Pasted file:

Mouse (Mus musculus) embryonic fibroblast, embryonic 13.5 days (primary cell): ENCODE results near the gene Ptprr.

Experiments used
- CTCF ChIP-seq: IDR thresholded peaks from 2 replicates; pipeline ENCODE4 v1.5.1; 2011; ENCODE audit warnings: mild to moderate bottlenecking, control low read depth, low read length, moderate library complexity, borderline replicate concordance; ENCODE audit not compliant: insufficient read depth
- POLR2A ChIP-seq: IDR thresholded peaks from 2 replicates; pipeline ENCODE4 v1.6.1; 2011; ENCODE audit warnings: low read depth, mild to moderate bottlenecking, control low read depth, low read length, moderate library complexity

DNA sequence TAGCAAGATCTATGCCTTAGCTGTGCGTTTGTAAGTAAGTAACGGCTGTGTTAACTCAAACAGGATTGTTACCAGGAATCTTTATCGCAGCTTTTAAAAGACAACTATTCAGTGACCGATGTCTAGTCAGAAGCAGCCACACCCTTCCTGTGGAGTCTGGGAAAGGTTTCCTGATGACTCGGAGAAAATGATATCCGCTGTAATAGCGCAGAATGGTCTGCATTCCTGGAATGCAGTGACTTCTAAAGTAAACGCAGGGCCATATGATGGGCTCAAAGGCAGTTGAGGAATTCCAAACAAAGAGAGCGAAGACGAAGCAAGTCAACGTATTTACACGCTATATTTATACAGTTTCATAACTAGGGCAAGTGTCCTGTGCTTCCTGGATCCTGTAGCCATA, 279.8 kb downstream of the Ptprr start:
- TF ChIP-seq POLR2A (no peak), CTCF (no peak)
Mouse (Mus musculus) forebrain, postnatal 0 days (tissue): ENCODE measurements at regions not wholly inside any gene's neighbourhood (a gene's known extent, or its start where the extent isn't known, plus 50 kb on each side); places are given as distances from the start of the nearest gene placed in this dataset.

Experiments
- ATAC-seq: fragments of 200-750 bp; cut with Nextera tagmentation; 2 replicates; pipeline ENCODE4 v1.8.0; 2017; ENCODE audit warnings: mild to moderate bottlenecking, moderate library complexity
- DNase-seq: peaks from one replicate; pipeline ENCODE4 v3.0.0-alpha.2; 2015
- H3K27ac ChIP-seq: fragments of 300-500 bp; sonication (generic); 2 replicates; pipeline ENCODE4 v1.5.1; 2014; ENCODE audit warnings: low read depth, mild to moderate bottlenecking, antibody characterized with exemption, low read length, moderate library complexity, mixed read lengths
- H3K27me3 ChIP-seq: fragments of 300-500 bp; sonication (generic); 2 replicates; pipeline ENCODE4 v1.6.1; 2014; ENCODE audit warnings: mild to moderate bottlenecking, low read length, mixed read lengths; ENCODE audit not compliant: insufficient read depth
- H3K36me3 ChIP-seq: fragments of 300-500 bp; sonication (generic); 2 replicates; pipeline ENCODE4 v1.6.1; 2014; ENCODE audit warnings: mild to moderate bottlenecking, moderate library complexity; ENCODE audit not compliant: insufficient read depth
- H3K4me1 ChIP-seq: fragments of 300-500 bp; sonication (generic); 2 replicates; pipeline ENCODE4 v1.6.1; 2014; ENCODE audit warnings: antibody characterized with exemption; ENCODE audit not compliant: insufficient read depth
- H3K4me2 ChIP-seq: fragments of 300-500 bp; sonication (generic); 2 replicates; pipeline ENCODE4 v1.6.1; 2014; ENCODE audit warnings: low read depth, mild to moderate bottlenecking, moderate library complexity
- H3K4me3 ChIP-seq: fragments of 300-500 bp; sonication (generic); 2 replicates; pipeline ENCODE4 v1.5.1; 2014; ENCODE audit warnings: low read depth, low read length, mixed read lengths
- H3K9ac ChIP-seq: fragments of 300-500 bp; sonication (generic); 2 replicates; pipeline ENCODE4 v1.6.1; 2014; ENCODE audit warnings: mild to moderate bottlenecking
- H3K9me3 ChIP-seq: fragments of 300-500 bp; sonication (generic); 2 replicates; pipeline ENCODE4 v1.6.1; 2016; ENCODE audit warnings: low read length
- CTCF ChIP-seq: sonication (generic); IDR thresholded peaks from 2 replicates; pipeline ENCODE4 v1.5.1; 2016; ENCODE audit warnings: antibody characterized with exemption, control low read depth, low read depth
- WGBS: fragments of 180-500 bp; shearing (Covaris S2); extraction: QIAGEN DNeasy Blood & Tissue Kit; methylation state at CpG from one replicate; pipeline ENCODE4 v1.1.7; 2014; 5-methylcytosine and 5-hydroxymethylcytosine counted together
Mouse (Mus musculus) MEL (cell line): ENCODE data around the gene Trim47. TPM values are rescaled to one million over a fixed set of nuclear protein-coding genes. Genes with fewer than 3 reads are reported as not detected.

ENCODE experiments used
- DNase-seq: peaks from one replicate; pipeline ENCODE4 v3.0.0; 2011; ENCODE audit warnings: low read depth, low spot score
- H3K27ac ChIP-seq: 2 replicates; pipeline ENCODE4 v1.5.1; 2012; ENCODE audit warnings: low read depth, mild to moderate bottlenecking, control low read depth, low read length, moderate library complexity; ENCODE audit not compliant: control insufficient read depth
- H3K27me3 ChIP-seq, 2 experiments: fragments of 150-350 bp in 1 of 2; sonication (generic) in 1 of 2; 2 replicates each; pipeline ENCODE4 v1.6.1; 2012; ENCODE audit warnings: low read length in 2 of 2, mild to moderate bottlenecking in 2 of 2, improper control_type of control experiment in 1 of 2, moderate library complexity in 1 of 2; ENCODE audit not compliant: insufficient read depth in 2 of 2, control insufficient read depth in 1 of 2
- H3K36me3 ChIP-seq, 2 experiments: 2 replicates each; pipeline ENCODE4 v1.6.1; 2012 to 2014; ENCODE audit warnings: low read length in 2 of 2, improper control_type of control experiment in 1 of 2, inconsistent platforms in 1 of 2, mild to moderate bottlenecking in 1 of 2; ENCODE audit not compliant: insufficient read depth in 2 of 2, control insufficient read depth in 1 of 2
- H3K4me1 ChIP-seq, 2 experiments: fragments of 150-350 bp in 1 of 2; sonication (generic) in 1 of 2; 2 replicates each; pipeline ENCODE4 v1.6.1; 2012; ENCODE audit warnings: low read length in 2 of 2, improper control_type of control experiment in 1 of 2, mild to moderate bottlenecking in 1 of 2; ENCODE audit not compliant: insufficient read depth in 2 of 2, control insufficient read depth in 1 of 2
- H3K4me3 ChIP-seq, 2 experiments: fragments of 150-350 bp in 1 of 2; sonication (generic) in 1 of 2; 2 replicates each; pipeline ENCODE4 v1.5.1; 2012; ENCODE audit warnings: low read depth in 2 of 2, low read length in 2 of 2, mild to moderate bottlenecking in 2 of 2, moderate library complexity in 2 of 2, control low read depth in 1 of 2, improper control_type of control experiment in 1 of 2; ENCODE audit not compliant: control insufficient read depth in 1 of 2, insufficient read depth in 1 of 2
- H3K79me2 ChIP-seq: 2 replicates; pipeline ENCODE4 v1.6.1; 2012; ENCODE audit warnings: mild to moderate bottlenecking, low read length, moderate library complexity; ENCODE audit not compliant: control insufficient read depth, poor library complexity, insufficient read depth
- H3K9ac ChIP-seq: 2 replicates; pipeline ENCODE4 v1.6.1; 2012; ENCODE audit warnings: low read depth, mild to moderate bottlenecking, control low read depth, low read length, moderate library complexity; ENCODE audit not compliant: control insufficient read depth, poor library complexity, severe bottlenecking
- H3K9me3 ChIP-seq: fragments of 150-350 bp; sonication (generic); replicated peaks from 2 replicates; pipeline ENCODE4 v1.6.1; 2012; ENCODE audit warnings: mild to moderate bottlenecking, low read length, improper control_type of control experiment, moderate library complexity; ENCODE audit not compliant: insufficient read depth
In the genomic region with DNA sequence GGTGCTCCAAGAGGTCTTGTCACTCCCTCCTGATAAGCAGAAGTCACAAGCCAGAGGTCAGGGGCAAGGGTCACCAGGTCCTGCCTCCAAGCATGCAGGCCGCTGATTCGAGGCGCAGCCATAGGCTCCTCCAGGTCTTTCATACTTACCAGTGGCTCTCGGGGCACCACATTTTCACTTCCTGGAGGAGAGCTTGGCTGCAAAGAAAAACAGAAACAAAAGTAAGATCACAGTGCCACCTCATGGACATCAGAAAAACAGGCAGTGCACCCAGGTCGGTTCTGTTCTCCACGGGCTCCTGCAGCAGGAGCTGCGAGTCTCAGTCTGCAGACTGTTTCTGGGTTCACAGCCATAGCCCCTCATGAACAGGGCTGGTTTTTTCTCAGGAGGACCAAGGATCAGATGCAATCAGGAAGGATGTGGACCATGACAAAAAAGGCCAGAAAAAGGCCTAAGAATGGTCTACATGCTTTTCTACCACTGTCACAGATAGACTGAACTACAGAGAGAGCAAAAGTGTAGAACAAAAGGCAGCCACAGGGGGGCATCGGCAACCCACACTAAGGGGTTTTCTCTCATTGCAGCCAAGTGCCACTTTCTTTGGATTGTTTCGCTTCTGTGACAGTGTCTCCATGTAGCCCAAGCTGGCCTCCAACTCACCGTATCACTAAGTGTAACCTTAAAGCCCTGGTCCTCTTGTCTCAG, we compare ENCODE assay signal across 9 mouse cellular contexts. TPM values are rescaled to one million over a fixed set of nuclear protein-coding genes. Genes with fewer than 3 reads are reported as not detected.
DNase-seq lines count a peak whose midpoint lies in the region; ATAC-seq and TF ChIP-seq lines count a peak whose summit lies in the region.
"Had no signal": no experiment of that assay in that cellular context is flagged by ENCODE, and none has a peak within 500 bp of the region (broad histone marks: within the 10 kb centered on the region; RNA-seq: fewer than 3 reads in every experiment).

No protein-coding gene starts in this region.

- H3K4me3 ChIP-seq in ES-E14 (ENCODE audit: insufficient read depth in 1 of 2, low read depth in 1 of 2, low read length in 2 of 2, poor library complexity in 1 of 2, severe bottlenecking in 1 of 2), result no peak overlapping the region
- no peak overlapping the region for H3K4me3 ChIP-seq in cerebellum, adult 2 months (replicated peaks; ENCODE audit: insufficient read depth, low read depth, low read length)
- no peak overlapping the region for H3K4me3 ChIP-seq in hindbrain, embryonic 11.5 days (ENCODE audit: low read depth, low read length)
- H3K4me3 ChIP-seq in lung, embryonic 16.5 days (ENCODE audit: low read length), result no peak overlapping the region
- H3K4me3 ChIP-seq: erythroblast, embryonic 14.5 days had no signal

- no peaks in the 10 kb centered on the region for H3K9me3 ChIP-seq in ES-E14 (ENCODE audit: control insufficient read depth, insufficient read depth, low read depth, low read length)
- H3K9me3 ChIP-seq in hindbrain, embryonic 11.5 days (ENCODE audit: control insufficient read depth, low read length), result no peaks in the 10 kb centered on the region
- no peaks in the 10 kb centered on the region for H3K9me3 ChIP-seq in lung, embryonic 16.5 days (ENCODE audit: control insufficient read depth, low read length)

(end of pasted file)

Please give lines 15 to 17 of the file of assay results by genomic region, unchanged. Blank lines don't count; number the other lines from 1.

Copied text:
- H3K4me2 ChIP-seq: fragments of 300-500 bp; sonication (generic); 2 replicates; pipeline ENCODE4 v1.6.1; 2014; ENCODE audit warnings: low read depth, mild to moderate bottlenecking, moderate library complexity
- H3K4me3 ChIP-seq: fragments of 300-500 bp; sonication (generic); 2 replicates; pipeline ENCODE4 v1.5.1; 2014; ENCODE audit warnings: low read depth, low read length, mixed read lengths
- H3K9ac ChIP-seq: fragments of 300-500 bp; sonication (generic); 2 replicates; pipeline ENCODE4 v1.6.1; 2014; ENCODE audit warnings: mild to moderate bottlenecking